August 19, 2008
Written by Rosanne Cash
In the 1980s, Rosanne Cash earned 11 #1 singles, more than any female artist other than Reba McEntire. The one that still resounds most is her take on the seven-year itch. With “Seven Year Ache”, Cash showed a skill for writing (and performing) songs in the progressive country movement, songs with smarts and the ability to appeal to diverse audiences.
Throughout her career, Cash has created music that sends a distinct message, and “Seven Year Ache” is no different. The song matches a tough-girl delivery with a biting, cynical lyric about a man and his restless ways, culminating in another night out on the town. It’s a cutting indictment that is equal parts attitude and apathy, with Cash seeming both angry with her man’s transgressions and tired of scolding his behavior.
Her antagonist is “face down in a memory, but feeling alright,” no doubt gaining the pleasure in the female attention while experiencing the pain of past memories that haunt him. Both the men and women in the bar are entranced by his every move as he flirts and finds a way to inspire both jealousy and attraction. Cash admonishes her man for being “someone he’s not” and “looking careless” as he barely bothers to consider his surroundings, but instead searches for the next cheap thrill.
Cash’s ex-husband and former producer, Rodney Crowell, is often credited for inspiring “Seven Year Ache,” but, in an interview with Bill Deyoung, Cash said, “The real inspiration came for me because Rickie Lee Jones’ first album came out, and I was so moved by it, and so inspired, I thought ‘There’s never been a country song about street life, about life on the streets.’” This inspiration led her to write more than four pages of lyrics before trimming the song into a three-minute master class of love’s longing, loneliness and lingering frustration.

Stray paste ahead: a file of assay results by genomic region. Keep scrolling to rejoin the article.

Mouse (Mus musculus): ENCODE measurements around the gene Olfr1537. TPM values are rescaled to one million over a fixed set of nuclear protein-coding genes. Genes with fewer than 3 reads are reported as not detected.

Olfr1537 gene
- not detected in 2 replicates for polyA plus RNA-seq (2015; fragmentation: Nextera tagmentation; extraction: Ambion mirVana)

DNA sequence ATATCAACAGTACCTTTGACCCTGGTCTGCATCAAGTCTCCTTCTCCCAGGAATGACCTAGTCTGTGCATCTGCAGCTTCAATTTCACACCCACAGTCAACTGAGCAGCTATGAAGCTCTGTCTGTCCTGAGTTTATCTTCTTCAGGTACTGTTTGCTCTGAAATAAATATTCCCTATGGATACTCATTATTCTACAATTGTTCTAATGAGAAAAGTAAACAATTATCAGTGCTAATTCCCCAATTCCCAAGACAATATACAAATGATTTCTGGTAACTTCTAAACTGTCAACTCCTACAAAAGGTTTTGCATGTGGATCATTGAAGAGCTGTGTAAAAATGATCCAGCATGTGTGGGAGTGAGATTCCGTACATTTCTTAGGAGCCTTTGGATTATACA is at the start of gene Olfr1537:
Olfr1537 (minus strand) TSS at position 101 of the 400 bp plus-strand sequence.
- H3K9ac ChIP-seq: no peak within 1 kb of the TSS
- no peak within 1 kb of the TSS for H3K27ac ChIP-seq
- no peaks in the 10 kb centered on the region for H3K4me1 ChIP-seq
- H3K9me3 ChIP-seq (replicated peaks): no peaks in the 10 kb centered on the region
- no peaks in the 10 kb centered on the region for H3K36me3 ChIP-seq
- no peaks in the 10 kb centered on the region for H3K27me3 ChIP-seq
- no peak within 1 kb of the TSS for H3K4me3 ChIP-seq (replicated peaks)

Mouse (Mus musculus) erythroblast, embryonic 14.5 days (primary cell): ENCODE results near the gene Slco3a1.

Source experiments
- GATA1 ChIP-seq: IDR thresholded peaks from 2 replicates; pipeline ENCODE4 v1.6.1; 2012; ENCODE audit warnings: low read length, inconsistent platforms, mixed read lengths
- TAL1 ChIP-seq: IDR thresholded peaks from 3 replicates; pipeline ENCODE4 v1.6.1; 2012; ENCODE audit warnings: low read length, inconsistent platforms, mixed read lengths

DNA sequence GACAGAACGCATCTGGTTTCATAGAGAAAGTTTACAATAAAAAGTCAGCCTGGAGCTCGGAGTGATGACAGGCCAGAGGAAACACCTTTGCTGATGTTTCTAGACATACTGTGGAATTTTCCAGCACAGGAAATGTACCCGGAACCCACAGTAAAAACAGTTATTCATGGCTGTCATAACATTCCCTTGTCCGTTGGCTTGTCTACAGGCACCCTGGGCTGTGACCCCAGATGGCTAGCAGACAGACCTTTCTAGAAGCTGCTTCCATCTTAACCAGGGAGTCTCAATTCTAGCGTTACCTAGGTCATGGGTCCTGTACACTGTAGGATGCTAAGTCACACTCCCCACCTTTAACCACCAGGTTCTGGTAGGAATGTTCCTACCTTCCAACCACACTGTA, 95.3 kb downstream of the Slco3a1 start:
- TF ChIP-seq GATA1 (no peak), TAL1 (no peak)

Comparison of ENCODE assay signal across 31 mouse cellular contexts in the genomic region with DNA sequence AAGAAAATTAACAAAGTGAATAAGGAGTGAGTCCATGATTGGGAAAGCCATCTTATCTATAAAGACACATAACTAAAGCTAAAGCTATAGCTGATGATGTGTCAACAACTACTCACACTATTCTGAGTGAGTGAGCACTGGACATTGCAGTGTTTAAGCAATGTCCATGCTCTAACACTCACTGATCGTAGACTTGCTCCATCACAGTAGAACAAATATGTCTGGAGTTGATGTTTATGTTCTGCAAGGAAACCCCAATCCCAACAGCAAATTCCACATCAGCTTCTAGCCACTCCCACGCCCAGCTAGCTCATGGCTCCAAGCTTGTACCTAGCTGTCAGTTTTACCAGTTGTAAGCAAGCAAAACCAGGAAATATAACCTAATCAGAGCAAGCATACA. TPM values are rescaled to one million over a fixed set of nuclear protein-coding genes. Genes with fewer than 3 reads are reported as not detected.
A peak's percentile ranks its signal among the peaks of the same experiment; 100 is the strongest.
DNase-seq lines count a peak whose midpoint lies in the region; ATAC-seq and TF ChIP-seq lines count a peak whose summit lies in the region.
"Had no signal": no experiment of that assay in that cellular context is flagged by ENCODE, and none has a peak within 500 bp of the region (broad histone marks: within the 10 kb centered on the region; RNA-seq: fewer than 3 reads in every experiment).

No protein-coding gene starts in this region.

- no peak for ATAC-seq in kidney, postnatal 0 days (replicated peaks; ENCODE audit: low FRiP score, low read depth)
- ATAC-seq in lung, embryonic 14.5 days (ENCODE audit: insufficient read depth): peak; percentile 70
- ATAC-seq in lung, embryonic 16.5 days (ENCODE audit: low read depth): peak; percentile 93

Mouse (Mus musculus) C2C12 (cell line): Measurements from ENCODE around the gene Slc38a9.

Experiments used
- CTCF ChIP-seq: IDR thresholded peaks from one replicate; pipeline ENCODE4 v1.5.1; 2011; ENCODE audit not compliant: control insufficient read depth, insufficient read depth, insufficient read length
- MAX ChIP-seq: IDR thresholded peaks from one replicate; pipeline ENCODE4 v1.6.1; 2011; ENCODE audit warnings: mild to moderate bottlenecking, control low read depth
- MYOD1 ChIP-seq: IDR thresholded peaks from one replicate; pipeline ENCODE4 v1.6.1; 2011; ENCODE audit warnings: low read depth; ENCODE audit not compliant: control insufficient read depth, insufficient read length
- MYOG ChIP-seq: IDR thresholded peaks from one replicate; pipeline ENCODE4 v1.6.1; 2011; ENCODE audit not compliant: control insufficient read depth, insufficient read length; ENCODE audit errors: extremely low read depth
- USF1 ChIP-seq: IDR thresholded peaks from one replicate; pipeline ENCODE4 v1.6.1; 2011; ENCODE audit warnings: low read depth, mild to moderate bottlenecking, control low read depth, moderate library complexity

“Seven Year Ache” earned Cash her first Grammy nomination, and remains her signature song, a #1 single in 1981. It was the title track of her second country disc, a four-star effort in Rolling Stone, and a staple in modern mainstream country music in the early 1980s. Country fans were re-introduced to the classic song in 2001, when Trisha Yearwood (with some assistance from Cash herself) included her own take on the track on her album Inside Out. But it is Rosanne Cash, eloquent in her words and aware in her actions that defined love’s ups and downs with this trademark tune.
“Seven Year Ache” is the latest in a series of articles showcasing Classic Country Singles. You can read previous entries at the Classic Country Singles page.